The worst Evil I ever observed this Man's Falsehood occasion, has been that he turned Detraction into Flattery. He is well skilled in the Manners of the World, and by over-looking what Men really are, he grounds his Artifices upon what they have a Mind to be. Upon this Foundation, if two distant Friends are brought together, and the Cement seems to be weak, he never rests till he finds new Appearances to take off all Remains of Ill-will, and that by new Misunderstandings they are thoroughly reconciled.


Devonshire, Nov. 14, 1711.


There arrived in this Neighbourhood two Days ago one of your gay Gentlemen of the Town, who being attended at his Entry with a Servant of his own, besides a Countryman he had taken up for a Guide, excited the Curiosity of the Village to learn whence and what he might be. The Countryman (to whom they applied as most easy of Access) knew little more than that the Gentleman came from London to travel and see Fashions, and was, as he heard say, a Free-thinker: What Religion that might be, he could not tell; and for his own Part, if they had not told him the Man was a Free-thinker, he should have guessed, by his way of talking, he was little better than a Heathen; excepting only that he had been a good Gentleman to him, and made him drunk twice in one Day, over and above what they had bargained for.

I do not look upon the Simplicity of this, and several odd Inquiries with which I shall not trouble you to be wondered at, much less can I think that our Youths of fine Wit, and enlarged Understandings, have any Reason to laugh. There is no Necessity that every Squire in Great Britain should know what the Word Free-thinker stands for; but it were much to be wished, that they who value themselves upon that conceited Title were a little better instructed in what it ought to stand for; and that they would not perswade themselves a Man is really and truly a Free-thinker in any tolerable Sense, meerly by virtue of his being an Atheist, or an Infidel of any other Distinction. It may be doubted, with good Reason, whether there ever was in Nature a more abject, slavish, and bigotted Generation than the Tribe of Beaux Esprits, at present so prevailing in this Island. Their Pretension to be Free-thinkers, is no other than Rakes have to be Free-livers, and Savages to be Free-men, that is, they can think whatever they have a Mind to, and give themselves up to whatever Conceit the Extravagancy of their Inclination, or their Fancy, shall suggest; they can think as wildly as they talk and act, and will not endure that their Wit should be controuled by such formal Things as Decency and common Sense: Deduction, Coherence, Consistency, and all the Rules of Reason they accordingly disdain, as too precise and mechanical for Men of a liberal Education.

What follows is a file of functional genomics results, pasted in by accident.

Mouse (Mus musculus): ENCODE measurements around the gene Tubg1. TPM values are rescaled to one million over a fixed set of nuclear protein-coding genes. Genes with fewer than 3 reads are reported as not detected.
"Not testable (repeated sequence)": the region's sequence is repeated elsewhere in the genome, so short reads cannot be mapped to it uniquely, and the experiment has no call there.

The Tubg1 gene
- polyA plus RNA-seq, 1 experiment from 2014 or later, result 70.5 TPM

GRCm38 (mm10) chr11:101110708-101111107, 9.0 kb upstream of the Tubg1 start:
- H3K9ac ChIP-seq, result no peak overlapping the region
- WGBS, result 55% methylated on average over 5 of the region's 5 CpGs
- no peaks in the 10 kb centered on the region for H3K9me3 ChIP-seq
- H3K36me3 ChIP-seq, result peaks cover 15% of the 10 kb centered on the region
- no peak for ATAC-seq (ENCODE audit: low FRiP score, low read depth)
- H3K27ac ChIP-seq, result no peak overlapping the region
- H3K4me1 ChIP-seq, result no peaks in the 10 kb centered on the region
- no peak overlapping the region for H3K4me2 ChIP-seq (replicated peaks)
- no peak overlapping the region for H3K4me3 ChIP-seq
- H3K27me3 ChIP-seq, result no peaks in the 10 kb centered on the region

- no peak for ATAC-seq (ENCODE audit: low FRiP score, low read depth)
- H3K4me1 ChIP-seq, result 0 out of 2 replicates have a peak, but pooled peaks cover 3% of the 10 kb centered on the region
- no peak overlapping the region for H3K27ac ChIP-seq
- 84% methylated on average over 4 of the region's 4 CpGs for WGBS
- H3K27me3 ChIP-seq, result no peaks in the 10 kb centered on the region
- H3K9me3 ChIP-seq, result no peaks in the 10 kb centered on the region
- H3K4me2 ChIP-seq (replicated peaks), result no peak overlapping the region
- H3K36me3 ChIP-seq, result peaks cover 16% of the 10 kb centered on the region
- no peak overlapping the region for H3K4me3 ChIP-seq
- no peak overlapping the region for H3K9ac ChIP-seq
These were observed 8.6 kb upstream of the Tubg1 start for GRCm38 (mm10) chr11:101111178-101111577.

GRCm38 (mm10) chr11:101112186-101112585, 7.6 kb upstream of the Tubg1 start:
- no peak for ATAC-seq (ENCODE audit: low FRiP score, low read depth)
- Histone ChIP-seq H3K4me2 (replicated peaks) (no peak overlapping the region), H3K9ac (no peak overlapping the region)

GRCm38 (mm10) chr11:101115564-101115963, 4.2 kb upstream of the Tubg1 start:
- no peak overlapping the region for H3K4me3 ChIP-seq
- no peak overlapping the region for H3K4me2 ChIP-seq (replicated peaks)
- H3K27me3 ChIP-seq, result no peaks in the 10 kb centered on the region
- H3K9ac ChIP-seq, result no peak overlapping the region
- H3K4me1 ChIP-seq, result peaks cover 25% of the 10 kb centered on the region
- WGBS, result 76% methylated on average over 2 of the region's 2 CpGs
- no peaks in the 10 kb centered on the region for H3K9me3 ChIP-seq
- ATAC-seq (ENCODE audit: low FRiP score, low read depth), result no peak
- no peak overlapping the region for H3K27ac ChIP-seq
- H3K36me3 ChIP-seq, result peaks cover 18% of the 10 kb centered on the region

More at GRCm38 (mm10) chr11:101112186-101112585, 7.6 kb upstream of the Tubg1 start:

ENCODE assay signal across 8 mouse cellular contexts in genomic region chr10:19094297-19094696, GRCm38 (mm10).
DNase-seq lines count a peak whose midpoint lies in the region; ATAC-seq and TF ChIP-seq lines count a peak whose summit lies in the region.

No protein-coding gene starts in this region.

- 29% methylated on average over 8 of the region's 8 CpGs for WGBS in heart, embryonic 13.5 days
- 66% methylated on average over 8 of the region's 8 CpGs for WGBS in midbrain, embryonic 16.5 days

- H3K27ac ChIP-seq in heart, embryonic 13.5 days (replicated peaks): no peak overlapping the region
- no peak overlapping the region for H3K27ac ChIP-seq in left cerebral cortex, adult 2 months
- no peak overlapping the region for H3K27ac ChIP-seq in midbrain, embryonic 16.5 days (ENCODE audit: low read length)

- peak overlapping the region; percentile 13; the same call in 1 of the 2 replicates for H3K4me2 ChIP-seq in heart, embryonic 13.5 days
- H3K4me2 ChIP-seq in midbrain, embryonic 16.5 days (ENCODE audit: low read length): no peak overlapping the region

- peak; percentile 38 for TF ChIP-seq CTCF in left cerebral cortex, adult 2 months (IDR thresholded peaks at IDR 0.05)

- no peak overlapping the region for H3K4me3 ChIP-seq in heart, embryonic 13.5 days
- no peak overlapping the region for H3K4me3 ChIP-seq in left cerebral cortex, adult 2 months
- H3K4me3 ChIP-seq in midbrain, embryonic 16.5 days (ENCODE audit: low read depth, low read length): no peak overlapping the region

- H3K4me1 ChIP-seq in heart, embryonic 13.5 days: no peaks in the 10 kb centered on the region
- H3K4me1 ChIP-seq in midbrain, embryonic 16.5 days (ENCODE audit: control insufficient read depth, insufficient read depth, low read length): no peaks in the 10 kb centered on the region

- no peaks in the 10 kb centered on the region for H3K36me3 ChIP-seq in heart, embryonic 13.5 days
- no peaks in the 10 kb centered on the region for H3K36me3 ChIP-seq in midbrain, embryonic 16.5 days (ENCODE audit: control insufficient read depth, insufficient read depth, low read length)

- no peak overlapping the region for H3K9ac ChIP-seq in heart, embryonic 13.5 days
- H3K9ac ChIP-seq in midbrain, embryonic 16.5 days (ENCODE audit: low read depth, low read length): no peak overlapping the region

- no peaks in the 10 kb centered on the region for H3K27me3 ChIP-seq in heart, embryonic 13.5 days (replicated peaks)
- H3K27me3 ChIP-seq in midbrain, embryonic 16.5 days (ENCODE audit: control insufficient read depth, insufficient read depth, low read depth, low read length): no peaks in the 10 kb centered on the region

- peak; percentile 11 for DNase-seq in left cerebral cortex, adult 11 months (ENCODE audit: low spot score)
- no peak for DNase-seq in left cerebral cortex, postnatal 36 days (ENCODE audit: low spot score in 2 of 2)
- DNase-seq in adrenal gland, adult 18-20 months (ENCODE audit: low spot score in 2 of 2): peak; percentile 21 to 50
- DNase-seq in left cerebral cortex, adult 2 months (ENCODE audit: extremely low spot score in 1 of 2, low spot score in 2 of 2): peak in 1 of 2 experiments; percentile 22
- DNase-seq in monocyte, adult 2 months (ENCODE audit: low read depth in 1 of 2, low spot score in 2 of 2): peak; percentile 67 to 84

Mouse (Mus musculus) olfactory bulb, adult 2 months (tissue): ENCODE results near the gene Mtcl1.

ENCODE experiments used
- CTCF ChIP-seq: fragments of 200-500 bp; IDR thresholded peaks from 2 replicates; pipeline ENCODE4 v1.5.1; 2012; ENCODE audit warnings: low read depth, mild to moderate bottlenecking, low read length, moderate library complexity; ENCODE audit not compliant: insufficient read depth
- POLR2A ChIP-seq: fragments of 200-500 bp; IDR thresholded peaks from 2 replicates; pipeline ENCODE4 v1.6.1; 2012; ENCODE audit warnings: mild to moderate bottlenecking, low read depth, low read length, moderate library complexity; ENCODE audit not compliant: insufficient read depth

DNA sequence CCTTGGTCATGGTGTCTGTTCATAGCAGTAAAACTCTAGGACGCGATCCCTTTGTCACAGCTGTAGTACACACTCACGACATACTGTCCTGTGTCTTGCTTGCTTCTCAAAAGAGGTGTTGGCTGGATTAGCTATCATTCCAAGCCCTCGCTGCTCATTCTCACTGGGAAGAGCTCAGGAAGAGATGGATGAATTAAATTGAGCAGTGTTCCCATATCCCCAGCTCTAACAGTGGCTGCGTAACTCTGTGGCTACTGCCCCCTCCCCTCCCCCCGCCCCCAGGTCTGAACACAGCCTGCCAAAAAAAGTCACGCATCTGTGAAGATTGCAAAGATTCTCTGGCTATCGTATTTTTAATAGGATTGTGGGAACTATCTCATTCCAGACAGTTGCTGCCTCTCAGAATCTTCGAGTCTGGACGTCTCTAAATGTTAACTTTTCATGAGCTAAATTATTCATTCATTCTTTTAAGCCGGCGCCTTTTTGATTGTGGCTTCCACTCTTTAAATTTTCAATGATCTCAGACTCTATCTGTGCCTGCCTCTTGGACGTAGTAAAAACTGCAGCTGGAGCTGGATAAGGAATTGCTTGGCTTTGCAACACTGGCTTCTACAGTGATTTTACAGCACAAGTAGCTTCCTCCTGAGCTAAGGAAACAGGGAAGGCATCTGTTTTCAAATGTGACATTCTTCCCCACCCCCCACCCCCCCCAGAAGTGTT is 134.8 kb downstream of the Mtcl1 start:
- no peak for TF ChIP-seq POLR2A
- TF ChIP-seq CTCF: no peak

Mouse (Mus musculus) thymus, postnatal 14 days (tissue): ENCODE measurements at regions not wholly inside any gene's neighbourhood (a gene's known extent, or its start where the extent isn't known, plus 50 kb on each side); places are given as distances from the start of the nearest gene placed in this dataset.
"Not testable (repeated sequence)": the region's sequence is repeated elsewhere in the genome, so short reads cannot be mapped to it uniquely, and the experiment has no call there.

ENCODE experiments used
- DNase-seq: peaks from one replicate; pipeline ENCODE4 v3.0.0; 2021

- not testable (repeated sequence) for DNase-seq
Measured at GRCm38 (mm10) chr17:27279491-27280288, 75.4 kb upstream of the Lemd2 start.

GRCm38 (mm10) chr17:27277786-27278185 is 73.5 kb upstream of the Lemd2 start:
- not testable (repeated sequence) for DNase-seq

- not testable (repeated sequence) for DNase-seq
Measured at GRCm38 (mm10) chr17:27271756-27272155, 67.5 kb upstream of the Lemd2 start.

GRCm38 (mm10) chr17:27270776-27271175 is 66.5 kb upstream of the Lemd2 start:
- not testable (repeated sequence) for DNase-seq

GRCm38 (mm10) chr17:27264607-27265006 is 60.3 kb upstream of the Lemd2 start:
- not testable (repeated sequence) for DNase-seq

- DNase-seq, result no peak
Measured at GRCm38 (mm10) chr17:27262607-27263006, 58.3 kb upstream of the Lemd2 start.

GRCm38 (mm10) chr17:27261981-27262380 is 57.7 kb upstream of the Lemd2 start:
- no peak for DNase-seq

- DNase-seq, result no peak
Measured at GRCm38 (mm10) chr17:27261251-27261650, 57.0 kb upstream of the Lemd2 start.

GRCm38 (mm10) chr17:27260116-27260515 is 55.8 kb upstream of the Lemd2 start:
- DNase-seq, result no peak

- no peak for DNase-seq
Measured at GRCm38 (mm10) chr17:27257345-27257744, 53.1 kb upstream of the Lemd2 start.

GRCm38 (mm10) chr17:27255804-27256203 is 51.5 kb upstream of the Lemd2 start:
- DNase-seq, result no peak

This, as far as I could ever learn from their Writings, or my own Observation, is a true Account of the British Free-thinker. Our Visitant here, who gave occasion to this Paper, has brought with him a new System of common Sense, the Particulars of which I am not yet acquainted with, but will lose no Opportunity of informing my self whether it contain any [thing] [3] worth Mr. SPECTATORS Notice. In the mean time, Sir, I cannot but think it would be for the good of Mankind, if you would take this Subject into your own Consideration, and convince the hopeful Youth of our Nation, that Licentiousness is not Freedom; or, if such a Paradox will not be understood, that a Prejudice towards Atheism is not Impartiality.

I am, SIR, Your most humble Servant,


[Footnote 1:

Splendide mendax.


[Footnote 2: think]

[Footnote 3: think]

Translation of motto:
HOR. 1 Sat. iii. 41.
'I wish this error in your friendship reign'd.'